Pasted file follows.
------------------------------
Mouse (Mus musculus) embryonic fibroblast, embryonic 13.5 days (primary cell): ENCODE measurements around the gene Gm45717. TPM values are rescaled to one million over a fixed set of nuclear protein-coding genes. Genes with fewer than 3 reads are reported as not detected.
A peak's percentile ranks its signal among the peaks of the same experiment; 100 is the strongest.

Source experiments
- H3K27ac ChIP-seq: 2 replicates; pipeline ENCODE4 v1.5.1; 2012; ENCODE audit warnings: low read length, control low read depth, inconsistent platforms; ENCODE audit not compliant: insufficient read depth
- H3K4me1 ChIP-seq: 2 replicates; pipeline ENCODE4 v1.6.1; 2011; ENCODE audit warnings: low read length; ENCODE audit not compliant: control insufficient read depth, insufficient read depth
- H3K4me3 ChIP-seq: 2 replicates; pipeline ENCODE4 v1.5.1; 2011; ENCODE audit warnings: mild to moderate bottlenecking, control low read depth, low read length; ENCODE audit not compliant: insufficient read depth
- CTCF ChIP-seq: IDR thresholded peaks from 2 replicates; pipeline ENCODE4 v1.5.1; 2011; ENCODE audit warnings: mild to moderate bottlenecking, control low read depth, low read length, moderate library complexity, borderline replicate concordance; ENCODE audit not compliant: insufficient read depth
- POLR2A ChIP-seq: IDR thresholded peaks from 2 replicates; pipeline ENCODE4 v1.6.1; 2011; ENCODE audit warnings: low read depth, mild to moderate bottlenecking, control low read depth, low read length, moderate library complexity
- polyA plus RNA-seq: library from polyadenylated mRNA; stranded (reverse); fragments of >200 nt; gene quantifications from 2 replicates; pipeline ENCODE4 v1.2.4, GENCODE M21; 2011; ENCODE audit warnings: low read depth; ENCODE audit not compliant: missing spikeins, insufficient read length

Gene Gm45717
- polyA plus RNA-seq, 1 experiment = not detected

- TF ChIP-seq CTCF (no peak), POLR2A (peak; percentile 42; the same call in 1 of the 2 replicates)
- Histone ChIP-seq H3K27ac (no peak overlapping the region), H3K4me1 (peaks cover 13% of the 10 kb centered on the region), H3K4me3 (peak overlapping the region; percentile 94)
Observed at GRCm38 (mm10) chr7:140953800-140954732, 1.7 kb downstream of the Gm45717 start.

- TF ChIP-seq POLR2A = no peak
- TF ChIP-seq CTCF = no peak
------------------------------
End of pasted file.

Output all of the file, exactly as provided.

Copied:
Mouse (Mus musculus) embryonic fibroblast, embryonic 13.5 days (primary cell): ENCODE measurements around the gene Gm45717. TPM values are rescaled to one million over a fixed set of nuclear protein-coding genes. Genes with fewer than 3 reads are reported as not detected.
A peak's percentile ranks its signal among the peaks of the same experiment; 100 is the strongest.

Source experiments
- H3K27ac ChIP-seq: 2 replicates; pipeline ENCODE4 v1.5.1; 2012; ENCODE audit warnings: low read length, control low read depth, inconsistent platforms; ENCODE audit not compliant: insufficient read depth
- H3K4me1 ChIP-seq: 2 replicates; pipeline ENCODE4 v1.6.1; 2011; ENCODE audit warnings: low read length; ENCODE audit not compliant: control insufficient read depth, insufficient read depth
- H3K4me3 ChIP-seq: 2 replicates; pipeline ENCODE4 v1.5.1; 2011; ENCODE audit warnings: mild to moderate bottlenecking, control low read depth, low read length; ENCODE audit not compliant: insufficient read depth
- CTCF ChIP-seq: IDR thresholded peaks from 2 replicates; pipeline ENCODE4 v1.5.1; 2011; ENCODE audit warnings: mild to moderate bottlenecking, control low read depth, low read length, moderate library complexity, borderline replicate concordance; ENCODE audit not compliant: insufficient read depth
- POLR2A ChIP-seq: IDR thresholded peaks from 2 replicates; pipeline ENCODE4 v1.6.1; 2011; ENCODE audit warnings: low read depth, mild to moderate bottlenecking, control low read depth, low read length, moderate library complexity
- polyA plus RNA-seq: library from polyadenylated mRNA; stranded (reverse); fragments of >200 nt; gene quantifications from 2 replicates; pipeline ENCODE4 v1.2.4, GENCODE M21; 2011; ENCODE audit warnings: low read depth; ENCODE audit not compliant: missing spikeins, insufficient read length

Gene Gm45717
- polyA plus RNA-seq, 1 experiment = not detected

- TF ChIP-seq CTCF (no peak), POLR2A (peak; percentile 42; the same call in 1 of the 2 replicates)
- Histone ChIP-seq H3K27ac (no peak overlapping the region), H3K4me1 (peaks cover 13% of the 10 kb centered on the region), H3K4me3 (peak overlapping the region; percentile 94)
Observed at GRCm38 (mm10) chr7:140953800-140954732, 1.7 kb downstream of the Gm45717 start.

- TF ChIP-seq POLR2A = no peak
- TF ChIP-seq CTCF = no peak